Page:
This common garden or garter snake is harmless and can even be beneficial when rodents are on the menu.
A black rat snake
Black rat snake
Snakes are infrequently seen visitors to the Garden, sometimes visible only through the delicate outer skins they shed as they grow. Smaller snakes like garter snakes and midland brown snakes are more often found in urban gardens. They eat insects, slugs, small rodents, frogs, and bird eggs. Their long, forked tongues detect odors in the environment. Color and markings may vary with age.
Snakebite is a relatively rare event of self-defense when the reptile is unable to flee danger, often occurring during capture attempts. Other defenses include rolling over to appear dead, striking at the threat, trying to appear larger, and release of musky secretions. The small percentage of venomous snakes is more likely to be found in more remote areas, as when hiking.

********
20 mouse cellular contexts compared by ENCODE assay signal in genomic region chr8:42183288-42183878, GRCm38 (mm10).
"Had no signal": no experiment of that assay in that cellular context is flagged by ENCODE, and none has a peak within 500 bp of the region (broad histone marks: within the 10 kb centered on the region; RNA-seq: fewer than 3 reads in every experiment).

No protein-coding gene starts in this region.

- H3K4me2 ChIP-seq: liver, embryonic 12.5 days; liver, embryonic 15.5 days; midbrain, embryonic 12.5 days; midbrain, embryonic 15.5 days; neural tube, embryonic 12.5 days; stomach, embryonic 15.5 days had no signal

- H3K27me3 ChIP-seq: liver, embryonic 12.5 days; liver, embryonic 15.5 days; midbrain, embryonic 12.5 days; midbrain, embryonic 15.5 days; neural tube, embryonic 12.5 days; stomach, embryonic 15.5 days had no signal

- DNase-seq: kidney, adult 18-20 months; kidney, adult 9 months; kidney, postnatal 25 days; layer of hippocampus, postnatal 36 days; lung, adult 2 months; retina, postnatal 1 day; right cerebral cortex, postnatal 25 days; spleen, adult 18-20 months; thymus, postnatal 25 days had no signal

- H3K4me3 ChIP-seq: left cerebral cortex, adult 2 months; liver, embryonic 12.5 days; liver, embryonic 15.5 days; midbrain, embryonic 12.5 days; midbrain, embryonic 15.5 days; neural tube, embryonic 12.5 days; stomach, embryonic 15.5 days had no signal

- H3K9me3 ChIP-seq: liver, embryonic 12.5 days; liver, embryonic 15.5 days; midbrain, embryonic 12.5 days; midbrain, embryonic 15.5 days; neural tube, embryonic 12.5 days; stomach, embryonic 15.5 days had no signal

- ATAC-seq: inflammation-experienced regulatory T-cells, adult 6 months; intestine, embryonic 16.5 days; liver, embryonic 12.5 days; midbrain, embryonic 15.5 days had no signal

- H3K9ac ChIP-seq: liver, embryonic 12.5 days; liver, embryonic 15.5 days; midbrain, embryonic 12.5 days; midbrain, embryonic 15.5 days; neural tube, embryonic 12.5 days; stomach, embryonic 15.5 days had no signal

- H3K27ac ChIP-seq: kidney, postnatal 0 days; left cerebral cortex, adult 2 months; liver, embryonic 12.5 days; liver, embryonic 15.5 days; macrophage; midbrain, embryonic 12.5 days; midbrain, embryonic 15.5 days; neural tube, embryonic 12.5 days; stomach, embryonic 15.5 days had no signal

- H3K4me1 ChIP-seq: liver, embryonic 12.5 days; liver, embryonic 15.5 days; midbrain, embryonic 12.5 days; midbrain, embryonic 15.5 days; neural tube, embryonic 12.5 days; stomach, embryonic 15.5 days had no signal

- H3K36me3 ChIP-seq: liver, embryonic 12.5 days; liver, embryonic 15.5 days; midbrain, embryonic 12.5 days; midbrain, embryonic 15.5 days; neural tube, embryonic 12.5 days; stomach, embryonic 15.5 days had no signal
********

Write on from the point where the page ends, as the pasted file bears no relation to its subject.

To attract snakes to your garden, provide shallow water sources, brush or rock piles, hollow logs, and stone walls. Avoid using poisons or insecticides.
To discourage snakes, decrease desirable habitat, and keep a zone of closely mowed vegetation around work and play areas.
When hiking, avoid stepping, reaching over logs and stones where there is no visibility, and wear sturdy shoes.
When snakes are seen, allow them to escape, realizing that in cooler temperatures, these cold-blooded animals may move more slowly. A good field guide or I.D. sheet can do much to inform and alleviate fears. Here is a good link to the Missouri Department of Conservation’s guide sheet to Snakes of Missouri.